Telecom fraud hits €29 billion says Europol

News by SC Staff

The new joint Cyber-Telecom Crime Report 2019, published by Europol and Trend Micro details the ways cyber-criminals exploit vulnerabilities and access information via telecommunications technology.

The new joint Cyber-Telecom Crime Report 2019, published by Europol and Trend Micro today focusses on the dangers resulting from our reliance on telecommunications technology and the ways cyber-criminals exploit vulnerabilities and access information.

It gives an overview of how telecom fraud works and provides a technical guide for stakeholders in the telecoms industry.

Over €29 billion per year

Telecom fraud is described as a low-risk alternative to traditional financial crime due to reduced cost and increased availability of hacking equipment. The cost of telecommunications fraud is estimated at €29 billion a year.

The main goal of criminals is to gain access to customers’ or carriers’ accounts, where debt can be incurred in the criminal’s favour. Attacks include:

Vishing calls. Vishing -  a phone scam in which fraudsters trick victims into divulging their personal, ?nancial or security information or into transferring money to them.

One (ring) and cut or Wangiri -Japanese for ‘one ring and drop the call’ – where criminals trick victims into calling premium rate numbers. A fraudster will set up a system to dial a large number of random phone numbers. Each call rings just once then hangs up, leaving a missed call on the recipients’ phones. Users often see the missed call and, believing it to be legitimate, call the premium rate number back.

International Revenue Sharing Fraud (IRSF) involves transferring monetary value from one carrier to another, based on the inter-carrier trust between telecom operators. Patient fraudsters wait for the logs to expire before executing any further money laundering steps.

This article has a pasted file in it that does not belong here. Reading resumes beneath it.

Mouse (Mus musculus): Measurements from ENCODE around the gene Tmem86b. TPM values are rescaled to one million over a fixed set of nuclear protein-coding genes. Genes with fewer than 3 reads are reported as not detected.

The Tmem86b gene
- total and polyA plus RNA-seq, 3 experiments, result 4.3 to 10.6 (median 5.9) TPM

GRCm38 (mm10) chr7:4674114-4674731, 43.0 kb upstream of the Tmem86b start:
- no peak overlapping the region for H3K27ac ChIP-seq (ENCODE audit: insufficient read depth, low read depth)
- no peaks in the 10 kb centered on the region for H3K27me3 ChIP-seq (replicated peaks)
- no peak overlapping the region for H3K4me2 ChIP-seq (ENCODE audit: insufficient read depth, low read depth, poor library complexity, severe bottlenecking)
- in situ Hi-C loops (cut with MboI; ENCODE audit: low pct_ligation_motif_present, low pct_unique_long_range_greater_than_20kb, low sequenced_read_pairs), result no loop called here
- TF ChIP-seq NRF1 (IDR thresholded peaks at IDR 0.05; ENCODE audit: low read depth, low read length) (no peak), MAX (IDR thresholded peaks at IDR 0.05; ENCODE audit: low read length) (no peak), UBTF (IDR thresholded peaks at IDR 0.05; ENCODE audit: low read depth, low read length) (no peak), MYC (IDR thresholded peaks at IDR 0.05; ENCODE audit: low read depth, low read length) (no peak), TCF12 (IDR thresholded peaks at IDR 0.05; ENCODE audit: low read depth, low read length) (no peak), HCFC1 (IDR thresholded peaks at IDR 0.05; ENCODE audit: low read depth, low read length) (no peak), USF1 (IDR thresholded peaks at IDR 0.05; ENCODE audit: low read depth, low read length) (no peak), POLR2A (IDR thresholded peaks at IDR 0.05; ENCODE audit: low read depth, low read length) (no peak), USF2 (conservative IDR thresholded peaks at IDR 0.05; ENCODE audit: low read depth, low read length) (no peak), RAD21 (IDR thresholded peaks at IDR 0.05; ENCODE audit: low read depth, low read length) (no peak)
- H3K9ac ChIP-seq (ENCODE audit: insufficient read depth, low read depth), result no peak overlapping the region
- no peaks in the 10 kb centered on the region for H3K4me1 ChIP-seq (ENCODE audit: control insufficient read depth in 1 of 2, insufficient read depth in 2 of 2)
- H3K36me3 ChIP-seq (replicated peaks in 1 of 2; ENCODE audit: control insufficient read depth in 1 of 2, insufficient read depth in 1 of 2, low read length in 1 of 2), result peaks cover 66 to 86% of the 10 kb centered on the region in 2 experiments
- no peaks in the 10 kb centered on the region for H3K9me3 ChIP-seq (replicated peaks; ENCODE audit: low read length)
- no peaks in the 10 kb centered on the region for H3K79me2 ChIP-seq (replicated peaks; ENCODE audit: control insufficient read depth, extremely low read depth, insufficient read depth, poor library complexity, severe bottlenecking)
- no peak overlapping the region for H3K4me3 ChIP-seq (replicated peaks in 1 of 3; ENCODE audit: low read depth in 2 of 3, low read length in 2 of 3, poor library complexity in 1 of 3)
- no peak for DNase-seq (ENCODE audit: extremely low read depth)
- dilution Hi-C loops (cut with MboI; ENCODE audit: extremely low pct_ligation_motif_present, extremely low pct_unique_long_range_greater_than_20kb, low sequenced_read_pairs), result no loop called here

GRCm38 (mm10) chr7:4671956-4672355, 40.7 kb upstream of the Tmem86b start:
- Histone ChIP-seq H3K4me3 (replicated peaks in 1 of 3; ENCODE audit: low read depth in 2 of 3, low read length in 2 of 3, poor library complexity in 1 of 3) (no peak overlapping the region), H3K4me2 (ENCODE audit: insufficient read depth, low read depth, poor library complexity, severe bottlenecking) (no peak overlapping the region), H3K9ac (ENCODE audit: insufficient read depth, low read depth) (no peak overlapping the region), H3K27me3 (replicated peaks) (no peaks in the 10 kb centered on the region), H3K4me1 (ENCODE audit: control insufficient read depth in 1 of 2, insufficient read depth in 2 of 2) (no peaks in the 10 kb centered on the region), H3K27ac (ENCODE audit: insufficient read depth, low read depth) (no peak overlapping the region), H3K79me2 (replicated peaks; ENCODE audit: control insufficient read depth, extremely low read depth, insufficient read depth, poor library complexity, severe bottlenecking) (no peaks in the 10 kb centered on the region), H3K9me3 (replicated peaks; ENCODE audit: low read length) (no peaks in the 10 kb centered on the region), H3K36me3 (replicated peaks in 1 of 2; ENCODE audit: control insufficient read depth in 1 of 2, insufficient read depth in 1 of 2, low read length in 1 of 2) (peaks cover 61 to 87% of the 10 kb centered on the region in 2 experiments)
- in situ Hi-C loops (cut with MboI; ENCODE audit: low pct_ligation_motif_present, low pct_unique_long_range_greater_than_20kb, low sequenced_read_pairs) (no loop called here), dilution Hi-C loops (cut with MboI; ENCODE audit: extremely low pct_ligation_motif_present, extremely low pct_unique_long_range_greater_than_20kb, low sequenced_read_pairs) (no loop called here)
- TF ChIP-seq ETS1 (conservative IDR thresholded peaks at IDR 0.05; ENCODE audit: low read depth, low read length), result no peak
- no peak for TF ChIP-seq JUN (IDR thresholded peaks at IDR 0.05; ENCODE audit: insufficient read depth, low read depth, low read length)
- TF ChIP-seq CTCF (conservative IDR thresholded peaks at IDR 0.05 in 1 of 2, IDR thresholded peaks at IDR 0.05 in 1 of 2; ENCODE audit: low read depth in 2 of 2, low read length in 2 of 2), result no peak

The cyber-telecom intelligence fusion

The Europol EC3 CyTel working group, created in 2018, brings together more than 70 experts from law enforcement and global partners from the telecommunications industry, in order to share intelligence, knowledge and experience, and the techniques required to combat this type of fraud. 

‘Telecommunications fraud is another example of criminals "hacking the system" in order to abuse legitimate enterprises for criminal gain,’ said Steven Wilson, head of the Europol’s European Cybercrime Centre, ‘While this is not a new crime area, it does represent a new challenge for many law enforcement agencies throughout the European Union.’

Craig Gibson, principal threat defence architect at Trend Micro, added: ‘We trust that our phones will work, that we can work from home, that we can be paid through our ATM accounts, and that we can shop online. We tend not to think about what is under the covers of the unseen global network we rely on so much.’

Alongside the report, Europol has launched its #TelecomFraud awareness webpage.

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